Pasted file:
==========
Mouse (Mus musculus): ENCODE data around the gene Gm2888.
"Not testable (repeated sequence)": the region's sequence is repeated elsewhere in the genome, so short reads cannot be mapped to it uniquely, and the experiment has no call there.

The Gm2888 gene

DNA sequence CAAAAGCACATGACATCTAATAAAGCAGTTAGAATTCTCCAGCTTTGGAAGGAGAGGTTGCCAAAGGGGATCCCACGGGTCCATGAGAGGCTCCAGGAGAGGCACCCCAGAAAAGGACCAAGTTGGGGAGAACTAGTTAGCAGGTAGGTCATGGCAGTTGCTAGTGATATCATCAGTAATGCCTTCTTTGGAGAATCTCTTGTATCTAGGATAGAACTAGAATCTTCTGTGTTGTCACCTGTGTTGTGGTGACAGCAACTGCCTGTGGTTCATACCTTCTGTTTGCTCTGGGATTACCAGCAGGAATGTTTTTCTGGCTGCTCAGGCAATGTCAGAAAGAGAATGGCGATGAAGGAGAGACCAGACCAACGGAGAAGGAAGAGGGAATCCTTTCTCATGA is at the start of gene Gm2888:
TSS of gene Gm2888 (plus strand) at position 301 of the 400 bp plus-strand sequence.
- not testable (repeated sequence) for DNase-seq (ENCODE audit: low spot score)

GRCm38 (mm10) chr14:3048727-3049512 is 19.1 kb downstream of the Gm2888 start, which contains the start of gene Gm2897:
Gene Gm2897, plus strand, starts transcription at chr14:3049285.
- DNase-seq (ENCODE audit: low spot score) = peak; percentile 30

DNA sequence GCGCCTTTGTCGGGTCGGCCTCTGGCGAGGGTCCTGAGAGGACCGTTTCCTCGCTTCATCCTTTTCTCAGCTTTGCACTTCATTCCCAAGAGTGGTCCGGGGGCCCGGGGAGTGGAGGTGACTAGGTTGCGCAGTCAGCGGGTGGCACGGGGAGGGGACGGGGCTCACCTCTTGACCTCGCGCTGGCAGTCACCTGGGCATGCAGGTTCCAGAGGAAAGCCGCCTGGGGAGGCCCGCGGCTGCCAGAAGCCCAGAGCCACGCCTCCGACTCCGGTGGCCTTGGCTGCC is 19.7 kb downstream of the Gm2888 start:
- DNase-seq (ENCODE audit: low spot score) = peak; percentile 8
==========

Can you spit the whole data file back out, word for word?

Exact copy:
Mouse (Mus musculus): ENCODE data around the gene Gm2888.
"Not testable (repeated sequence)": the region's sequence is repeated elsewhere in the genome, so short reads cannot be mapped to it uniquely, and the experiment has no call there.

The Gm2888 gene

DNA sequence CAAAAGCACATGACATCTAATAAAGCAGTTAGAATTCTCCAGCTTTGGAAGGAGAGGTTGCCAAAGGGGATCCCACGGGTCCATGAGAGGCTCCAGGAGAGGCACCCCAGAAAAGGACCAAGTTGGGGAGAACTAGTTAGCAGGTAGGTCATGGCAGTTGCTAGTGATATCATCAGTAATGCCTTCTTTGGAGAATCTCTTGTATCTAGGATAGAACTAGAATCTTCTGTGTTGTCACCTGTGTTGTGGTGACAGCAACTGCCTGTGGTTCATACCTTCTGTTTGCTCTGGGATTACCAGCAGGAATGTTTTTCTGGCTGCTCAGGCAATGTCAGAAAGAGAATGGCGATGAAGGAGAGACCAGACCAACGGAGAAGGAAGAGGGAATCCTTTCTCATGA is at the start of gene Gm2888:
TSS of gene Gm2888 (plus strand) at position 301 of the 400 bp plus-strand sequence.
- not testable (repeated sequence) for DNase-seq (ENCODE audit: low spot score)

GRCm38 (mm10) chr14:3048727-3049512 is 19.1 kb downstream of the Gm2888 start, which contains the start of gene Gm2897:
Gene Gm2897, plus strand, starts transcription at chr14:3049285.
- DNase-seq (ENCODE audit: low spot score) = peak; percentile 30

DNA sequence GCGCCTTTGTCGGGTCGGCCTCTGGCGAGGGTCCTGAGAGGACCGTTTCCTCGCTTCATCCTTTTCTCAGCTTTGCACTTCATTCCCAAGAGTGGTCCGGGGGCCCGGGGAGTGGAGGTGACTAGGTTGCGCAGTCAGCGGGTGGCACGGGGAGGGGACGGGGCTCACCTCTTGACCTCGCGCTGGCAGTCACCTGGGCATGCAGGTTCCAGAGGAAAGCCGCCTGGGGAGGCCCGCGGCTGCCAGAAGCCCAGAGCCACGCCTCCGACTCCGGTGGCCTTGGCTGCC is 19.7 kb downstream of the Gm2888 start:
- DNase-seq (ENCODE audit: low spot score) = peak; percentile 8